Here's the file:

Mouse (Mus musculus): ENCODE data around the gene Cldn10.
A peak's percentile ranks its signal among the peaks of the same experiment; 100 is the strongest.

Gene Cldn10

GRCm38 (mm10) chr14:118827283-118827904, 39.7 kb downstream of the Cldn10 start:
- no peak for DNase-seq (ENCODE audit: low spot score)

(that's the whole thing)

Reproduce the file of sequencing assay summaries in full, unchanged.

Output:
Mouse (Mus musculus): ENCODE data around the gene Cldn10.
A peak's percentile ranks its signal among the peaks of the same experiment; 100 is the strongest.

Gene Cldn10

GRCm38 (mm10) chr14:118827283-118827904, 39.7 kb downstream of the Cldn10 start:
- no peak for DNase-seq (ENCODE audit: low spot score)